In February 2019, the European Data Protection Supervisor (EDPS), Giovanni Buttarelli, published his first Annual Report. For those working on or interested in data protection, this 73-page (plus Annexes) report is well worth reading in full. It contains a comprehensive account of the EDPS office’s activities across the remit of its mandate and provides a useful guide as to where 2019 interests and priorities lie.
The EDPS office was impressively active in 2018; the report details a full programme of operations which post-May included extensive work around getting the EU up-to-speed following the regime changes brought in by GDPR.
GDPR seems to have had a generally positive impact on the work of the EDPS, particularly in empowering individual complaints and enabling the office to push more strongly for data protection accountability in the EU institutions. Oddly, however, the report opens with the less-than-optimistic statement that “2018 demonstrated the power and the limitations of data protection.” There’s a striking discord between the report’s substantive content, which details confidently the action taken to prepare, train and equip EU institutions and bodies to comply with the new data protection regime, and the despondency expressed in the foreword that this same regime is insufficient to adequately protect privacy.
The foreword’s attitude towards GDPR contrasts starkly with the privacy and data protection improvements the EDPS celebrates having made through its activities. It also sits oddly alongside a stated 2019 objective to develop a framework for the EU institutions to proactively implement data protection safeguards into EU policy. Buttarelli lauds the leading role the EU institutions take in their implementation of GDPR rules but in the same breath fatalistically comments that this system of data protection is inherently susceptible to both data breaches and political manipulation.
When launching the report, Buttarelli’s press release said; “Public awareness about the value of online privacy is at an all time high, while concern about the abuse of personal data by online service providers remains a topic of enquiry for governments around the world” (bold in original). Misuse of personal data for commercial and political purposes was the issue which dominated data protection discourse in 2018. The EDPS Opinion on online manipulation and personal data – one of 11 published during the year – concluded that regulators including competition authorities and election monitors urgently needed to collaborate to tackle localised and structural abuses. Perhaps Buttarelli’s rather negative commentary stems from this point – although the Opinion was drafted in March 2018, GDPR seems to have had little impact on resolving this “worsening” issue.
Despite his comments, it is clear that as Buttarelli concludes his mandate in 2019 he is full of energy to do more. One thing that stands out in the report is how particularly proud he is of his actions in driving digital ethics onto the global agenda: the report comments multiple times on this workstream and details prominently the content and impact of the October 2018 International Conference of Data Protection and Privacy Commissioners. With clear momentum building, this is a topic on which the EDPS will focus heavily during 2019.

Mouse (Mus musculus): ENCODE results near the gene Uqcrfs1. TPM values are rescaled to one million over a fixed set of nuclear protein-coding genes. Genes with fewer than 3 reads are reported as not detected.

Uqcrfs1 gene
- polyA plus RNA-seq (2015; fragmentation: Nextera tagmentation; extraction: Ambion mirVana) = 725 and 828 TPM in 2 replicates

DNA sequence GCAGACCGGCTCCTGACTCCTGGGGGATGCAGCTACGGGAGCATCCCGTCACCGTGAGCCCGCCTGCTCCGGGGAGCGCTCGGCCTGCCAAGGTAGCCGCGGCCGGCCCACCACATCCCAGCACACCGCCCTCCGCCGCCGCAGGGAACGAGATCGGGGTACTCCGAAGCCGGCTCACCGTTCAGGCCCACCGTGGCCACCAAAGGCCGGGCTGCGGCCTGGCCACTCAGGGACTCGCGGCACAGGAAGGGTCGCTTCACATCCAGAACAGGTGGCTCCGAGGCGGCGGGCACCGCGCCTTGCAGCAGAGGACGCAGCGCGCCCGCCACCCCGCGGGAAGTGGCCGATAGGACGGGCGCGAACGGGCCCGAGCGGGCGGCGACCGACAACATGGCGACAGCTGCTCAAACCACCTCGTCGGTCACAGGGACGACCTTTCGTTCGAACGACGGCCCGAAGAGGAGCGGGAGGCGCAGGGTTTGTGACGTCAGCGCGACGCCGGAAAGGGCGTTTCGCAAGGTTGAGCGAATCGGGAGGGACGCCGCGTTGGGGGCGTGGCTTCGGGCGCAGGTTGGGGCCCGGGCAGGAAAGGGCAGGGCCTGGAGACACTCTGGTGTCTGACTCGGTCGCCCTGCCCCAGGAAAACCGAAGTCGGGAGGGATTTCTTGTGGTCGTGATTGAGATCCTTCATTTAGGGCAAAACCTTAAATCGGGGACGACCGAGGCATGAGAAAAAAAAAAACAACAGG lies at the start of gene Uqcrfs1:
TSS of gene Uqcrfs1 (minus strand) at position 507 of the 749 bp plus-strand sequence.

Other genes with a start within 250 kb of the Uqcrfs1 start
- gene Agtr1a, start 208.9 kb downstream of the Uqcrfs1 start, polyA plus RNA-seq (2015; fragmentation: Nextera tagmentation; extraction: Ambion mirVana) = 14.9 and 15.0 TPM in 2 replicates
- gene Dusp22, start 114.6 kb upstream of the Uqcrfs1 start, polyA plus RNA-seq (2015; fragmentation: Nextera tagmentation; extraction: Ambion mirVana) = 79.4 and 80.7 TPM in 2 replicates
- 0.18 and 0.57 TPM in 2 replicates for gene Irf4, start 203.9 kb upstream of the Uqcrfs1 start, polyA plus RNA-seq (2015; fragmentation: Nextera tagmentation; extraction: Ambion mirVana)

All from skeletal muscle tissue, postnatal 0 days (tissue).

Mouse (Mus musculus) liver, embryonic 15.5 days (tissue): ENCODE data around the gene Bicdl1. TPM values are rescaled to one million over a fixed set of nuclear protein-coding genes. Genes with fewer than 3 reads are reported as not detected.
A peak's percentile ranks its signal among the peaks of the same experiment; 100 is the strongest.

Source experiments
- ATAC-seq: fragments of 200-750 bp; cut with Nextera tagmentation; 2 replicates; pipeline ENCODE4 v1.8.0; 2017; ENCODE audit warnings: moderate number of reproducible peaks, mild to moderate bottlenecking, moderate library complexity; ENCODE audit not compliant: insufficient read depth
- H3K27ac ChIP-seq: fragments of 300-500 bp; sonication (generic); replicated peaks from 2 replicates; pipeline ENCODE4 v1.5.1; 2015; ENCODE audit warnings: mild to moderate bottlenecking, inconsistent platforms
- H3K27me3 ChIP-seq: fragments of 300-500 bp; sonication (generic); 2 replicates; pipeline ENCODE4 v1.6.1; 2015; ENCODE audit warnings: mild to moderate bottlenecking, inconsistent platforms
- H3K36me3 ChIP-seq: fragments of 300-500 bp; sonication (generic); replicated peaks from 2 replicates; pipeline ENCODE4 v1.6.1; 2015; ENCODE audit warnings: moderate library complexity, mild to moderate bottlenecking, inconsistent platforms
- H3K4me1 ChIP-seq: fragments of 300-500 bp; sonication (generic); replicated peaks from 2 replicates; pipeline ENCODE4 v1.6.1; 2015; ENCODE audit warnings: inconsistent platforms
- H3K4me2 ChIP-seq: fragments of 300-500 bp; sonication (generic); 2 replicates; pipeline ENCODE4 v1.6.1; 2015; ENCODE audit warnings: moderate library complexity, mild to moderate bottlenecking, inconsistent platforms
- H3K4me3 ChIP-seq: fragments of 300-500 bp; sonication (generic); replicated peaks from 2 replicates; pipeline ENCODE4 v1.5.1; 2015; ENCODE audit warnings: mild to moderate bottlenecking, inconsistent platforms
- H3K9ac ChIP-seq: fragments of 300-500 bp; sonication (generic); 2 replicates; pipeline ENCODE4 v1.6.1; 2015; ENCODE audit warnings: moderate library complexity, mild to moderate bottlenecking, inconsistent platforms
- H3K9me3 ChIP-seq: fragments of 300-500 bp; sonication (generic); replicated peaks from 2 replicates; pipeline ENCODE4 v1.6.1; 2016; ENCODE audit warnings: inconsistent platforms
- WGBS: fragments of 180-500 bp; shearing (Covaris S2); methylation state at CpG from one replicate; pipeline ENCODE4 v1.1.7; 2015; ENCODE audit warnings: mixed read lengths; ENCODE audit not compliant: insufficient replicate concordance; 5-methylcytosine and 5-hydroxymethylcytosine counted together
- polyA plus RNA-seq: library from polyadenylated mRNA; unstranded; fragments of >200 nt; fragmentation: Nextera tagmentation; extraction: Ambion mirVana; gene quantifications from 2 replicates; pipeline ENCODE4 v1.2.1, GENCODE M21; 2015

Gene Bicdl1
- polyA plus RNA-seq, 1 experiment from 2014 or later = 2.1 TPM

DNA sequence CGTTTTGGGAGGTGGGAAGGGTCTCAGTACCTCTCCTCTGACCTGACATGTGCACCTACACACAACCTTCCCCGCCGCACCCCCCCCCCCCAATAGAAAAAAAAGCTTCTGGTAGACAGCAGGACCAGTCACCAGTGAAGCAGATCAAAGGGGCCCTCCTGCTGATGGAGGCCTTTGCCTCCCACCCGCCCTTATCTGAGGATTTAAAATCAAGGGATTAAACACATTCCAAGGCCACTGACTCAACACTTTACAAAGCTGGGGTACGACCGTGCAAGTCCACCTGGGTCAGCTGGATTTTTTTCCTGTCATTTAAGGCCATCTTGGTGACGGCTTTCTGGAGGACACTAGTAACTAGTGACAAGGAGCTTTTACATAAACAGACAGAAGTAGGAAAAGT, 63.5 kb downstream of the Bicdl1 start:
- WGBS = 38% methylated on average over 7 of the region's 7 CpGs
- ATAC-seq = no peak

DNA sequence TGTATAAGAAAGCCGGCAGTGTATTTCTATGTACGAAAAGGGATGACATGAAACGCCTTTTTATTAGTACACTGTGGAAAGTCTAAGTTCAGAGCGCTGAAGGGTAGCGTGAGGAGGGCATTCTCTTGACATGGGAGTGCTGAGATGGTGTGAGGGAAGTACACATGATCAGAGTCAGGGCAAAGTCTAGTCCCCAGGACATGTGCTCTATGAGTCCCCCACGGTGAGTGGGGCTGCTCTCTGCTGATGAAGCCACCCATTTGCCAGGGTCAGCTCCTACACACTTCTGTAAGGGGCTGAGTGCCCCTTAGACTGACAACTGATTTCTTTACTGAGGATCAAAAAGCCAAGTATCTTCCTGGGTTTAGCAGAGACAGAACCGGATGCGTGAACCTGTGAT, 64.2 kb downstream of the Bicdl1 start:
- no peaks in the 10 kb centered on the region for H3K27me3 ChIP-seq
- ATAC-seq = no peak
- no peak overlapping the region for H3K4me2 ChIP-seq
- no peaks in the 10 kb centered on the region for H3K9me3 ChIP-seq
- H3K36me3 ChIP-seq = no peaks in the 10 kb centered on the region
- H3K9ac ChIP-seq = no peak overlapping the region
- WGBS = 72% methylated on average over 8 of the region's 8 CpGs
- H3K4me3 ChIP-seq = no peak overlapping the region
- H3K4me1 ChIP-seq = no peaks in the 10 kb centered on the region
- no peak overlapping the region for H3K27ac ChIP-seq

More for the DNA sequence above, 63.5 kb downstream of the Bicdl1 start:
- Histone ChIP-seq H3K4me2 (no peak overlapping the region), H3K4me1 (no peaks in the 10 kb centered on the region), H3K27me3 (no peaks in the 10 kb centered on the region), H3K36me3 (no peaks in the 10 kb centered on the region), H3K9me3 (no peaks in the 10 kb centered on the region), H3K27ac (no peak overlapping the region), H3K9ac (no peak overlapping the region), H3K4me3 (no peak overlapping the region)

GDPR also infuses the other issues on the EDPS’s 2019 agenda. The report mentions the forthcoming ePrivacy Regulation several times, and strongly urges its passing before the end of the current Parliamentary mandate. It indicates plans to conduct more investigation into data privacy issues around blockchain, press forward with an agenda of ‘digital privacy by design’ and reflect in a June 2019 report on the future of data protection within the EU and globally. These are all things to watch: given that the EDPS office sits at the heart of and directs the EU institutions’ data protection decisions, its actions and statements will have a major influence on how GDPR will continue to develop and apply.
Who is the EDPS?
The EDPS is the EU’s independent data protection authority, tasked with ensuring that the EU institutions and bodies respect and comply with their data protection obligations, both in processing personal data and by integrating data protection into all new legislation, policy and international agreements.
What does the EDPS do?
The EDPS supervises and enforces EU-level compliance with data protection. Its activities include giving substantive advice to the EU institutions and bodies in relation to risky personal data processing operations, handling complaints, monitoring compliance through visits and inspections, issuing formal Opinions, Comments and Guidance, providing training and running events and communications.
Under GDPR, the EDPS also acts as secretariat to the European Data Protection Board (EDPB), which works to ensure the consistent application of the GDPR across the EU.
The EDPS takes an active role in monitoring technological developments and their impact on data protection and privacy. It promotes privacy engineering and cooperates with national data protection authorities to develop common options for data protection by design. In 2018, it issued a formal Opinion on Privacy by Design.
By Amy Shepherd, Legal & Policy Officer, Open Rights Group